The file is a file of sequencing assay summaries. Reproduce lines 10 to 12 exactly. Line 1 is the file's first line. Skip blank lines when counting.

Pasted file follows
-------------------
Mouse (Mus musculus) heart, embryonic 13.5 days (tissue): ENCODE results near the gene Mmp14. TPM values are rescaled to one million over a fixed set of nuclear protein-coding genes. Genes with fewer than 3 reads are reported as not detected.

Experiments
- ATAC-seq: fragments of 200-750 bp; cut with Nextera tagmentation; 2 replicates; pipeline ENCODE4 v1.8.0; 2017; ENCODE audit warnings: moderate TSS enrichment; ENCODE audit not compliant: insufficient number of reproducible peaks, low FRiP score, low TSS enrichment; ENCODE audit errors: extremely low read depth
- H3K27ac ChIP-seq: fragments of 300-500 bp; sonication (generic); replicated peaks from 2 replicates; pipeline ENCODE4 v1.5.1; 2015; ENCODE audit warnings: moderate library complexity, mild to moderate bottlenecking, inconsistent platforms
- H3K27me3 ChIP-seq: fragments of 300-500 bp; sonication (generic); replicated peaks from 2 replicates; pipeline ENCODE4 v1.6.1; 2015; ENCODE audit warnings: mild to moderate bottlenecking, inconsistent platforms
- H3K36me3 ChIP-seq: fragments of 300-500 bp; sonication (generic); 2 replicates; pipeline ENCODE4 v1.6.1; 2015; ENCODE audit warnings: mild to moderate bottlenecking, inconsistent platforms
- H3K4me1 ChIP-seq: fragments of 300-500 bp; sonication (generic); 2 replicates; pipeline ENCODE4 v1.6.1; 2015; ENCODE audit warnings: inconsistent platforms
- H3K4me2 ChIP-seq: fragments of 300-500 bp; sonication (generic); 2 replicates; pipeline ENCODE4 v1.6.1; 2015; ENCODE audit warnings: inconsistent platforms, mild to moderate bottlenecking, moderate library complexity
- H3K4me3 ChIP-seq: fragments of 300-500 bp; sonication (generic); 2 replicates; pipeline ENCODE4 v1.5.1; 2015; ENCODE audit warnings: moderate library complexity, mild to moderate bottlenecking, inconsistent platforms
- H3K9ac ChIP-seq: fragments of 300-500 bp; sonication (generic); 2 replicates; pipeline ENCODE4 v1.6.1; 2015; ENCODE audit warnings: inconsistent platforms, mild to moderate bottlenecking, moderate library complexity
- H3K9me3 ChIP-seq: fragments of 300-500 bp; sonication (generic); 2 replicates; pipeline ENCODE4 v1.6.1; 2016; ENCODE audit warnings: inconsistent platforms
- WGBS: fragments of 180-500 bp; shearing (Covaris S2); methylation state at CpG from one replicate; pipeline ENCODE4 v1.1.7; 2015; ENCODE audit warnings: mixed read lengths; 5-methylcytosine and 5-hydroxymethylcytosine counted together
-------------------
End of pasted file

- H3K9ac ChIP-seq: fragments of 300-500 bp; sonication (generic); 2 replicates; pipeline ENCODE4 v1.6.1; 2015; ENCODE audit warnings: inconsistent platforms, mild to moderate bottlenecking, moderate library complexity
- H3K9me3 ChIP-seq: fragments of 300-500 bp; sonication (generic); 2 replicates; pipeline ENCODE4 v1.6.1; 2016; ENCODE audit warnings: inconsistent platforms
- WGBS: fragments of 180-500 bp; shearing (Covaris S2); methylation state at CpG from one replicate; pipeline ENCODE4 v1.1.7; 2015; ENCODE audit warnings: mixed read lengths; 5-methylcytosine and 5-hydroxymethylcytosine counted together